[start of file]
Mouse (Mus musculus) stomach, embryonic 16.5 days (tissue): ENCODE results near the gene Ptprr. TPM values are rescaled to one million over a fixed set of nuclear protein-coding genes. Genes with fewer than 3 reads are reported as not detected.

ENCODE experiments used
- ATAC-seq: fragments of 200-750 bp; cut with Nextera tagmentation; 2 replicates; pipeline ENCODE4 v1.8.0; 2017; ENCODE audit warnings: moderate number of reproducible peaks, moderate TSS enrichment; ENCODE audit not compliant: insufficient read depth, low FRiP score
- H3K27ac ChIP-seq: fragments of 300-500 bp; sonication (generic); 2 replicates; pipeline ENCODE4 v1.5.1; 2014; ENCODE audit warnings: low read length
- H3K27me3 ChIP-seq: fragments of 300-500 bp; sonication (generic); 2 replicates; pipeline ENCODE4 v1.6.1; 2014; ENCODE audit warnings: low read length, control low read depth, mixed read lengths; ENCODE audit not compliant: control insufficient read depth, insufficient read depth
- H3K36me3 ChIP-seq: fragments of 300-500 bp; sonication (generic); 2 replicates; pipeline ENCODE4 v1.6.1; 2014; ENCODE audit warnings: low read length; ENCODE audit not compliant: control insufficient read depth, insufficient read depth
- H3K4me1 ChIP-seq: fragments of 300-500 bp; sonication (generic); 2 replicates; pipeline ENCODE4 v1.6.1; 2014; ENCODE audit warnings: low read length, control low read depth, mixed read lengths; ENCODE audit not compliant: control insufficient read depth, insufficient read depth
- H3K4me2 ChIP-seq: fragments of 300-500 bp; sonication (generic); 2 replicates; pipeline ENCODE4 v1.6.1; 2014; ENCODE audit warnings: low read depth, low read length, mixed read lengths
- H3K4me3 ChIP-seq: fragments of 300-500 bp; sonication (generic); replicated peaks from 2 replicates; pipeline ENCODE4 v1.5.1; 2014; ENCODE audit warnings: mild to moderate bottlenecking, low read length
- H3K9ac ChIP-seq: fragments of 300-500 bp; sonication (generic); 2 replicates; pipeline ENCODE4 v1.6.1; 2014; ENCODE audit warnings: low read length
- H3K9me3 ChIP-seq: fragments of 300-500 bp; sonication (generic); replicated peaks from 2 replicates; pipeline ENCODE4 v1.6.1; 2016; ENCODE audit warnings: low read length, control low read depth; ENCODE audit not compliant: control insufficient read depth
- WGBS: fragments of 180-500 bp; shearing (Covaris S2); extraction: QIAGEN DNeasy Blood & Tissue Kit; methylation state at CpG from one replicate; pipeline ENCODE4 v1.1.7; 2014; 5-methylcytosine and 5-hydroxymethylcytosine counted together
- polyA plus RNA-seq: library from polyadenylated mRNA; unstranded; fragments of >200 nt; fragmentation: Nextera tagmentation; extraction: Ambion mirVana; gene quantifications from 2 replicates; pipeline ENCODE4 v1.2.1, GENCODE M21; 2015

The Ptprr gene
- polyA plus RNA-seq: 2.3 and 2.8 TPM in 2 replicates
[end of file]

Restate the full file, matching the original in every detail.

Mouse (Mus musculus) stomach, embryonic 16.5 days (tissue): ENCODE results near the gene Ptprr. TPM values are rescaled to one million over a fixed set of nuclear protein-coding genes. Genes with fewer than 3 reads are reported as not detected.

ENCODE experiments used
- ATAC-seq: fragments of 200-750 bp; cut with Nextera tagmentation; 2 replicates; pipeline ENCODE4 v1.8.0; 2017; ENCODE audit warnings: moderate number of reproducible peaks, moderate TSS enrichment; ENCODE audit not compliant: insufficient read depth, low FRiP score
- H3K27ac ChIP-seq: fragments of 300-500 bp; sonication (generic); 2 replicates; pipeline ENCODE4 v1.5.1; 2014; ENCODE audit warnings: low read length
- H3K27me3 ChIP-seq: fragments of 300-500 bp; sonication (generic); 2 replicates; pipeline ENCODE4 v1.6.1; 2014; ENCODE audit warnings: low read length, control low read depth, mixed read lengths; ENCODE audit not compliant: control insufficient read depth, insufficient read depth
- H3K36me3 ChIP-seq: fragments of 300-500 bp; sonication (generic); 2 replicates; pipeline ENCODE4 v1.6.1; 2014; ENCODE audit warnings: low read length; ENCODE audit not compliant: control insufficient read depth, insufficient read depth
- H3K4me1 ChIP-seq: fragments of 300-500 bp; sonication (generic); 2 replicates; pipeline ENCODE4 v1.6.1; 2014; ENCODE audit warnings: low read length, control low read depth, mixed read lengths; ENCODE audit not compliant: control insufficient read depth, insufficient read depth
- H3K4me2 ChIP-seq: fragments of 300-500 bp; sonication (generic); 2 replicates; pipeline ENCODE4 v1.6.1; 2014; ENCODE audit warnings: low read depth, low read length, mixed read lengths
- H3K4me3 ChIP-seq: fragments of 300-500 bp; sonication (generic); replicated peaks from 2 replicates; pipeline ENCODE4 v1.5.1; 2014; ENCODE audit warnings: mild to moderate bottlenecking, low read length
- H3K9ac ChIP-seq: fragments of 300-500 bp; sonication (generic); 2 replicates; pipeline ENCODE4 v1.6.1; 2014; ENCODE audit warnings: low read length
- H3K9me3 ChIP-seq: fragments of 300-500 bp; sonication (generic); replicated peaks from 2 replicates; pipeline ENCODE4 v1.6.1; 2016; ENCODE audit warnings: low read length, control low read depth; ENCODE audit not compliant: control insufficient read depth
- WGBS: fragments of 180-500 bp; shearing (Covaris S2); extraction: QIAGEN DNeasy Blood & Tissue Kit; methylation state at CpG from one replicate; pipeline ENCODE4 v1.1.7; 2014; 5-methylcytosine and 5-hydroxymethylcytosine counted together
- polyA plus RNA-seq: library from polyadenylated mRNA; unstranded; fragments of >200 nt; fragmentation: Nextera tagmentation; extraction: Ambion mirVana; gene quantifications from 2 replicates; pipeline ENCODE4 v1.2.1, GENCODE M21; 2015

The Ptprr gene
- polyA plus RNA-seq: 2.3 and 2.8 TPM in 2 replicates